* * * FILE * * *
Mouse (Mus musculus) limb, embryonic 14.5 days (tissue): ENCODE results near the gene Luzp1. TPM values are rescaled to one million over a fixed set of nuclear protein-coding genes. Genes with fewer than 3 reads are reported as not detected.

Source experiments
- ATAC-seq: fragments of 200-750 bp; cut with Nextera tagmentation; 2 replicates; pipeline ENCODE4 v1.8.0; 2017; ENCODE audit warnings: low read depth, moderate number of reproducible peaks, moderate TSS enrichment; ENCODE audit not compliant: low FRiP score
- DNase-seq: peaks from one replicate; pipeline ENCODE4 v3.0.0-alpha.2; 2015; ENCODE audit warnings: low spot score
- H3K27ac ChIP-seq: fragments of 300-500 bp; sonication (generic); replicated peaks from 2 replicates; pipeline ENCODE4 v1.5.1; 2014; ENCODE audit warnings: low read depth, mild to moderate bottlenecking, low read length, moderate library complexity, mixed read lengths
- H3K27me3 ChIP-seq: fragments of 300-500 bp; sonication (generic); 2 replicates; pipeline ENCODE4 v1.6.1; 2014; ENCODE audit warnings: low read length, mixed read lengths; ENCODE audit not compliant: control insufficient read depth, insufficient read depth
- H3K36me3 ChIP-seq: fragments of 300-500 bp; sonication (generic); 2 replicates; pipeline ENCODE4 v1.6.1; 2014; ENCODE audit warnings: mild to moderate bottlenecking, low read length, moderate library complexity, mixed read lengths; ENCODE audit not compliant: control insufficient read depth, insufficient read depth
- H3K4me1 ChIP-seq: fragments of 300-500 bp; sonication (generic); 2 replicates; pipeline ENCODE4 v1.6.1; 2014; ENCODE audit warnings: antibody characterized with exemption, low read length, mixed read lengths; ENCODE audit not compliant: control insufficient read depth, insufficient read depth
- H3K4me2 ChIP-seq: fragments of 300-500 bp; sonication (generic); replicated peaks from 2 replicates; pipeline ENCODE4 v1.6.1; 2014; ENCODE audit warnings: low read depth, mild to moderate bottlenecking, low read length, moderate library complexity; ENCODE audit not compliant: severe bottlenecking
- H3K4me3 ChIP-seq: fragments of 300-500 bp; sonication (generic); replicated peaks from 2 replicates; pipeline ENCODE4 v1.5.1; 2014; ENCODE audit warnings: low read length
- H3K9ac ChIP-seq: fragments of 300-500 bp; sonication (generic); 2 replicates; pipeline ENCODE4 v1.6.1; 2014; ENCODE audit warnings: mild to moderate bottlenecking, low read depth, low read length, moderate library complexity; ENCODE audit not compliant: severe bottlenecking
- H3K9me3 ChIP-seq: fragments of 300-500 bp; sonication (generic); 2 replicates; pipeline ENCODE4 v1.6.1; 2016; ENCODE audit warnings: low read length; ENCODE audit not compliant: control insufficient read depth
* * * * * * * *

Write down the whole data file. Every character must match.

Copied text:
Mouse (Mus musculus) limb, embryonic 14.5 days (tissue): ENCODE results near the gene Luzp1. TPM values are rescaled to one million over a fixed set of nuclear protein-coding genes. Genes with fewer than 3 reads are reported as not detected.

Source experiments
- ATAC-seq: fragments of 200-750 bp; cut with Nextera tagmentation; 2 replicates; pipeline ENCODE4 v1.8.0; 2017; ENCODE audit warnings: low read depth, moderate number of reproducible peaks, moderate TSS enrichment; ENCODE audit not compliant: low FRiP score
- DNase-seq: peaks from one replicate; pipeline ENCODE4 v3.0.0-alpha.2; 2015; ENCODE audit warnings: low spot score
- H3K27ac ChIP-seq: fragments of 300-500 bp; sonication (generic); replicated peaks from 2 replicates; pipeline ENCODE4 v1.5.1; 2014; ENCODE audit warnings: low read depth, mild to moderate bottlenecking, low read length, moderate library complexity, mixed read lengths
- H3K27me3 ChIP-seq: fragments of 300-500 bp; sonication (generic); 2 replicates; pipeline ENCODE4 v1.6.1; 2014; ENCODE audit warnings: low read length, mixed read lengths; ENCODE audit not compliant: control insufficient read depth, insufficient read depth
- H3K36me3 ChIP-seq: fragments of 300-500 bp; sonication (generic); 2 replicates; pipeline ENCODE4 v1.6.1; 2014; ENCODE audit warnings: mild to moderate bottlenecking, low read length, moderate library complexity, mixed read lengths; ENCODE audit not compliant: control insufficient read depth, insufficient read depth
- H3K4me1 ChIP-seq: fragments of 300-500 bp; sonication (generic); 2 replicates; pipeline ENCODE4 v1.6.1; 2014; ENCODE audit warnings: antibody characterized with exemption, low read length, mixed read lengths; ENCODE audit not compliant: control insufficient read depth, insufficient read depth
- H3K4me2 ChIP-seq: fragments of 300-500 bp; sonication (generic); replicated peaks from 2 replicates; pipeline ENCODE4 v1.6.1; 2014; ENCODE audit warnings: low read depth, mild to moderate bottlenecking, low read length, moderate library complexity; ENCODE audit not compliant: severe bottlenecking
- H3K4me3 ChIP-seq: fragments of 300-500 bp; sonication (generic); replicated peaks from 2 replicates; pipeline ENCODE4 v1.5.1; 2014; ENCODE audit warnings: low read length
- H3K9ac ChIP-seq: fragments of 300-500 bp; sonication (generic); 2 replicates; pipeline ENCODE4 v1.6.1; 2014; ENCODE audit warnings: mild to moderate bottlenecking, low read depth, low read length, moderate library complexity; ENCODE audit not compliant: severe bottlenecking
- H3K9me3 ChIP-seq: fragments of 300-500 bp; sonication (generic); 2 replicates; pipeline ENCODE4 v1.6.1; 2016; ENCODE audit warnings: low read length; ENCODE audit not compliant: control insufficient read depth